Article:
Moreover, other healthcare professionals have questioned whether Cal/OSHA's existing regulations regarding the handling of blood-borne pathogens, which were derived from a study of hospital operating room procedures, are even applicable to the video recording of adults engaged in hardcore sexual conduct.
Also not under consideration were any of the First Amendment implications of forcing adult performers to deliver their message while wearing condoms.
"We promote the concept of state legislation to be able to strengthen and protect workers' health in the adult film industry through the use of required condom use, through screening that is paid for by the industry, through corporate education and training of workers, to the ability also to insure that the vaccinations that may be needed are also paid for by the industry, that there's appropriate monitoring and surveillance of the industry," said Dr. Kim-Farley at a press conference held just prior to the beginning of the symposium. "We feel very much that just like a construction worker would not go into a construction site without a hard hat, an adult industry performer should not be performing high-risk sex acts without a condom."
"They [adult producers] seem to think that people won't buy their products, which is belied by the facts," added Whitney Engeran-Cordova, director of AHF's Public Health Division. "The gay film industry has had a self-imposed condom usage policy for some time now, and there doesn't seem to be any lack of gay porn. And they say they'll leave, that they'll lose jobs here, and that is just belied by the facts. When the smoking ban went in place, if you remember, bars and restaurants said, 'We're going to go out of business; people aren't going to come; they aren't going to drink their beer.' Well, they come and they drink the beer and it's okay."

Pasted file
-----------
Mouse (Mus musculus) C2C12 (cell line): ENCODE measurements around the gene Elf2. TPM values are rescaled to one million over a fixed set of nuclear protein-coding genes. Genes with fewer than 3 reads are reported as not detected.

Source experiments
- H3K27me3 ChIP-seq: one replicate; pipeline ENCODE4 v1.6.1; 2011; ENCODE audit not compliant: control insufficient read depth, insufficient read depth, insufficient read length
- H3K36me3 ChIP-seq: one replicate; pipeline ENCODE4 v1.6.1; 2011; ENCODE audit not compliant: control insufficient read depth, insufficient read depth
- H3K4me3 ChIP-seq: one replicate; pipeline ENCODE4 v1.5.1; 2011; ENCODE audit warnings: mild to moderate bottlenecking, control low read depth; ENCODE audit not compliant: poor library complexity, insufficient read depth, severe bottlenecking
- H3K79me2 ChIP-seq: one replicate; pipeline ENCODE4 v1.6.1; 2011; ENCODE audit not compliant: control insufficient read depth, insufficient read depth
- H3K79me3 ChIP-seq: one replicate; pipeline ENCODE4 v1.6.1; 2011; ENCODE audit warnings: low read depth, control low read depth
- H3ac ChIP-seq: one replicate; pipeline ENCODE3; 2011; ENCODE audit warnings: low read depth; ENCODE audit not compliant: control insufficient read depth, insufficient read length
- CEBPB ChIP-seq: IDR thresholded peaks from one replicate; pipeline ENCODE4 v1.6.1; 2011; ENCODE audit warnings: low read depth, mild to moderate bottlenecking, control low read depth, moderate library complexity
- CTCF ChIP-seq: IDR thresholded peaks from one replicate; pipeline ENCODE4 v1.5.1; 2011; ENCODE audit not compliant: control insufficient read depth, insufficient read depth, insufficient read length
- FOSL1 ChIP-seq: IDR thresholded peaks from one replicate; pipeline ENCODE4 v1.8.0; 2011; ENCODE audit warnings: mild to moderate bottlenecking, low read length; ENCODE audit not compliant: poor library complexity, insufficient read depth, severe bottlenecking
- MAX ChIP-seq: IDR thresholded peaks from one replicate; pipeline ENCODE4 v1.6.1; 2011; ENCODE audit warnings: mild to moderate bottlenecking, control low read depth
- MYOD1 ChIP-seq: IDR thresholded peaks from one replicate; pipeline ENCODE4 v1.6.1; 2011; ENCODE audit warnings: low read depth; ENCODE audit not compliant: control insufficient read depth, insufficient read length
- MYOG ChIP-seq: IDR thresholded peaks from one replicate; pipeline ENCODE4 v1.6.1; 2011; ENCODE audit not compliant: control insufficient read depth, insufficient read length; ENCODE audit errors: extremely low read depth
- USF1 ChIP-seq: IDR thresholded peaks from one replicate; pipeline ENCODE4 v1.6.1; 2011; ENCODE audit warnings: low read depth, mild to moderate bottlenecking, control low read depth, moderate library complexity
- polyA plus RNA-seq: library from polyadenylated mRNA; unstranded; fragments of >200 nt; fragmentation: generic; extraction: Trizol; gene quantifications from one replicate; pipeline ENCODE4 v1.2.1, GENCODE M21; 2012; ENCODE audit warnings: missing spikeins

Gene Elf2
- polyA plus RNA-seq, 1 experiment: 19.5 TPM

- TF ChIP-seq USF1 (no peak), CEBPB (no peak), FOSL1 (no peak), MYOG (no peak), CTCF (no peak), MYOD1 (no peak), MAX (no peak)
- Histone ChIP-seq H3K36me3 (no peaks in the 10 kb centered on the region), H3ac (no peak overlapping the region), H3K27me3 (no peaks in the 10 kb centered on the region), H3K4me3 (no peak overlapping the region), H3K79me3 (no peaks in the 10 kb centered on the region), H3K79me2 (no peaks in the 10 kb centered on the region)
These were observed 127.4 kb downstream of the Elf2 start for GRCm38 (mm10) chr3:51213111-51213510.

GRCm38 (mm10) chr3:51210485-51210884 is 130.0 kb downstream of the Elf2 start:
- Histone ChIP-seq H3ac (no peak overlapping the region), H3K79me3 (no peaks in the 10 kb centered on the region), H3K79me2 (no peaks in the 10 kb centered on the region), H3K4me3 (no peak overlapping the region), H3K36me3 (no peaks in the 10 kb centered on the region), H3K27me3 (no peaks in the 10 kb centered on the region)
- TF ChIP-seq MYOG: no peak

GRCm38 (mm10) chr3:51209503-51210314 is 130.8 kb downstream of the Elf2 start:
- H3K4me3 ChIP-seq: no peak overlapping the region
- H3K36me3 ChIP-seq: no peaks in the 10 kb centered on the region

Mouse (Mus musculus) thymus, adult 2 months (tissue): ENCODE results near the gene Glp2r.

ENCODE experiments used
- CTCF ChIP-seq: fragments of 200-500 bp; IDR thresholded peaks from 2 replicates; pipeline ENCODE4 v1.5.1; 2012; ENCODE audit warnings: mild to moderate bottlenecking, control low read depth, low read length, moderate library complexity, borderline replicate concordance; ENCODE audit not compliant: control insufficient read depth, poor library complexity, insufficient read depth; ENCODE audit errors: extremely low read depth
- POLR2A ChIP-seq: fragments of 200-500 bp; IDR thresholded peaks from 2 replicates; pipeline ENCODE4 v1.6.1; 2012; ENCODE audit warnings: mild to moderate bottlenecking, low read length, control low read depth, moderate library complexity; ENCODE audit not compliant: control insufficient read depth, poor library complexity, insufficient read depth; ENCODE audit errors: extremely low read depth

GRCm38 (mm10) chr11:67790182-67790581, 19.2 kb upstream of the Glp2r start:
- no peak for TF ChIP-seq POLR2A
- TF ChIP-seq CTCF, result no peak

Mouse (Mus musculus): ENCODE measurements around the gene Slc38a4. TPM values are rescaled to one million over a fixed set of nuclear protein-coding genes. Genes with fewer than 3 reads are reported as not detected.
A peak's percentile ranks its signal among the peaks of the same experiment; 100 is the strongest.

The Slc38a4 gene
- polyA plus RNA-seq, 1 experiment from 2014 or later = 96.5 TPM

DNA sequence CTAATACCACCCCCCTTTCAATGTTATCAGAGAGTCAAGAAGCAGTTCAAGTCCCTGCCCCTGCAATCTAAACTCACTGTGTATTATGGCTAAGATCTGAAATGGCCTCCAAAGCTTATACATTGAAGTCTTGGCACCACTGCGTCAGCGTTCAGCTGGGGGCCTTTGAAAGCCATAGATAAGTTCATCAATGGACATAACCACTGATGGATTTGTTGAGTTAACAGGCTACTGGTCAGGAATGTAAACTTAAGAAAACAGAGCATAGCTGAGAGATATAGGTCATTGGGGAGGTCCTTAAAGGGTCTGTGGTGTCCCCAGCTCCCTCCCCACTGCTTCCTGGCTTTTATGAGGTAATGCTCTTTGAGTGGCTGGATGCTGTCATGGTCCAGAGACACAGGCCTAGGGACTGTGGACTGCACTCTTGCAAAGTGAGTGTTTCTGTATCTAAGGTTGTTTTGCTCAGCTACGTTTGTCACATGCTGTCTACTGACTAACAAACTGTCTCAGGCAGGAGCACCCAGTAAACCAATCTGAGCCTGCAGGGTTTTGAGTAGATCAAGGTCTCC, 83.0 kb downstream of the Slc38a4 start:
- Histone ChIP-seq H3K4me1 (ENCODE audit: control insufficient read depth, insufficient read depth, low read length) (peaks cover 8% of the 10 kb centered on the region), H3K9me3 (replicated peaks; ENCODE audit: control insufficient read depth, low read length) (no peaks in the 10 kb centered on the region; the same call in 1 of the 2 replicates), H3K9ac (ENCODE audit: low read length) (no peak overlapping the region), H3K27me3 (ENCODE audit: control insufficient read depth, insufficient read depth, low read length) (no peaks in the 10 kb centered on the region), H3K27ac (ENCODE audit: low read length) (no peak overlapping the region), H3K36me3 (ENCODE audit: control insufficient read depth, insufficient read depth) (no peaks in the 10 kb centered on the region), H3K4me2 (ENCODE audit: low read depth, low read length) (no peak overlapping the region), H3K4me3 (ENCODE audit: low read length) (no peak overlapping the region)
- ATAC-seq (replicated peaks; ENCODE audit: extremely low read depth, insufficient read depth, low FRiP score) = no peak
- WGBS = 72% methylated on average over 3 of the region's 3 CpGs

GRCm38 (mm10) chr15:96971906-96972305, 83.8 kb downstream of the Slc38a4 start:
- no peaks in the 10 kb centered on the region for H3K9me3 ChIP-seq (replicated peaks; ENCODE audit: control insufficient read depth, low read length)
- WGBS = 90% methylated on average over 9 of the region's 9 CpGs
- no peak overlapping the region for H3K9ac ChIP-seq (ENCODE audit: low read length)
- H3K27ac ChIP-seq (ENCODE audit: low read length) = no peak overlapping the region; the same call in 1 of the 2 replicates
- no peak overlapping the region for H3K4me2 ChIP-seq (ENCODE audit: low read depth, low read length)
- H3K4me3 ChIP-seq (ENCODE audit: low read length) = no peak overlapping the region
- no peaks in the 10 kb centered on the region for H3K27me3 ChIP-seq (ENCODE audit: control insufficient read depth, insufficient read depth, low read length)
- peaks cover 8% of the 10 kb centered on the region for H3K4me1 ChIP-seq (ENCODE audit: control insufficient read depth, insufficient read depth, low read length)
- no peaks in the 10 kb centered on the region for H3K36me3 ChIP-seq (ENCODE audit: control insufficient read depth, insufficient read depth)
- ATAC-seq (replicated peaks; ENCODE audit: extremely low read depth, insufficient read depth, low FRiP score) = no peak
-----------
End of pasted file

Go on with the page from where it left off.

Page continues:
However, when several adult companies adopted condom-only policies after an HIV outbreak in 1998, before the creation of AIM and its testing protocols, they found that sales plummeted, since many viewers felt that the appearance of condoms in a sex scene decreased its erotic entertainment value.
Several adult industry attorneys such as Free Speech board chair Jeffrey Douglas have bristled at attempts to compare First Amendment-protected activity such as film-making with non-communicative acts such as cigarette smoking, but it was apparently not the purpose of Friday's symposium to delve into such important questions.
"The Adult Industry Medical group is fundraising around keeping people unsafe, and I think that's shameful," said Engeran-Cordova, who takes the position that regular STI testing is insufficiently effective to prevent infections. "And they're raising money to try to keep people unsafe, and to try to fight off efforts to put legislation in place, and I think that's unfortunate that they don’t care enough about their workers to see that they are protected. So there was a question about cases; so since 2004, there are 2,396 cases of chlamydia, 1,389 cases of gonorrhea, and basically, when the Department of Public Health analyzed the 2008 data, infections in the adult film industry were 20 percent higher than the general public, so I think—I really think that we need to not listen to folks who are not interested in protecting those who get paid to have sex, and then have people pay for that. And if they have no interest in protecting them, then we'll have to do it for them."